Mount Lemmon Wildlife — Mountain Chickadee
You may enlarge any image in this blog by clicking on it. Click again for a full screen image.
Tonight I’m featuring more wildlife that I photographed on the upper slopes of Mt. Lemmon. This is a Mountain Chickadee.
These charming little birds are close relatives of the more familiar Black-capped Chickadee. They differ in appearance in that Black-capped Chickadees have solid black caps on their heads whereas Mountain Chickadees bear white “eyebrows” below their caps and above their eyes. Otherwise, the two species are essentially identical. These birds’ range covers the Rocky Mountains, parts of the Pacific Northwest and the Sierra Nevadas. Its southernmost edge lies in southern Arizona and the northernmost part of Mexico.
Chickadees are known for their remarkable flying skills. These birds are tiny acrobats, capable of incredible maneuvers in flight. Lately, they have become known for something else. Scientists studying these birds’ calls — consisting of high, thin whistles, and complex gargling sounds — have discovered that they possess one of the most complex systems of communication of any land creature. They use their calls like a language and by modulating them they can communicate all sorts of information to their fellow chickadees, including the location of food, the presence of a predator, and whether the predator is in flight or perched. It’s hard to believe that something as tiny as this bird could be so sophisticated, but the fact is, these birds aren’t just cute, they’re extremely smart.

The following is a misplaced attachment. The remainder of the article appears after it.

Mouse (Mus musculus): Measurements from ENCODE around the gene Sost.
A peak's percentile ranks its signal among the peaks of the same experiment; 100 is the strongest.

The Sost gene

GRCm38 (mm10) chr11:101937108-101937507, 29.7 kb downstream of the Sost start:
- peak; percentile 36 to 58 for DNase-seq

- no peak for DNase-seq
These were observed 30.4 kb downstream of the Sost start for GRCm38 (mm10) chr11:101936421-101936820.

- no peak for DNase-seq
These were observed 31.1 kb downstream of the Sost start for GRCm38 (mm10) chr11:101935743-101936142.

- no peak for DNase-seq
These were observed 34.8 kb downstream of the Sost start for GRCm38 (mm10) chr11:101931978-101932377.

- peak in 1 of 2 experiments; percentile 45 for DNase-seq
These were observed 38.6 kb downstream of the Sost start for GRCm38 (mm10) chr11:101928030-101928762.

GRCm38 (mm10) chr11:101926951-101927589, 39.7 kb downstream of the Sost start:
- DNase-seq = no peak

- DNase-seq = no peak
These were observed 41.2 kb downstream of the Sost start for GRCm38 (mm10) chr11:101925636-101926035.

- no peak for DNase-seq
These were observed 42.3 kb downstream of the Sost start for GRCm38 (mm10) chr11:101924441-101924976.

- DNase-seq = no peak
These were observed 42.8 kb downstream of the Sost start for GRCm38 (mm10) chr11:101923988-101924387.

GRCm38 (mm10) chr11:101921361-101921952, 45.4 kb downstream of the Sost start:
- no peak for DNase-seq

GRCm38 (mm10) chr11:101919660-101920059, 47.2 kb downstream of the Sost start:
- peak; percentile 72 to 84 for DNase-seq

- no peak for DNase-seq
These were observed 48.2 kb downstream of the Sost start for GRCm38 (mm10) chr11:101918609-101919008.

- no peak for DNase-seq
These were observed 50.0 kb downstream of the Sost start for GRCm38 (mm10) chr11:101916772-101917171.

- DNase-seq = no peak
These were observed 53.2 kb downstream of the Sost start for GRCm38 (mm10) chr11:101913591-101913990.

Images made with a Canon 5Diii, 100-400 f4-5.6 ISII Zoom Lens, aperture priority setting. The first image shot at ISO 1600, f5.6 @ 1/200. The second at ISO 1250, f5.6 @ 1/250.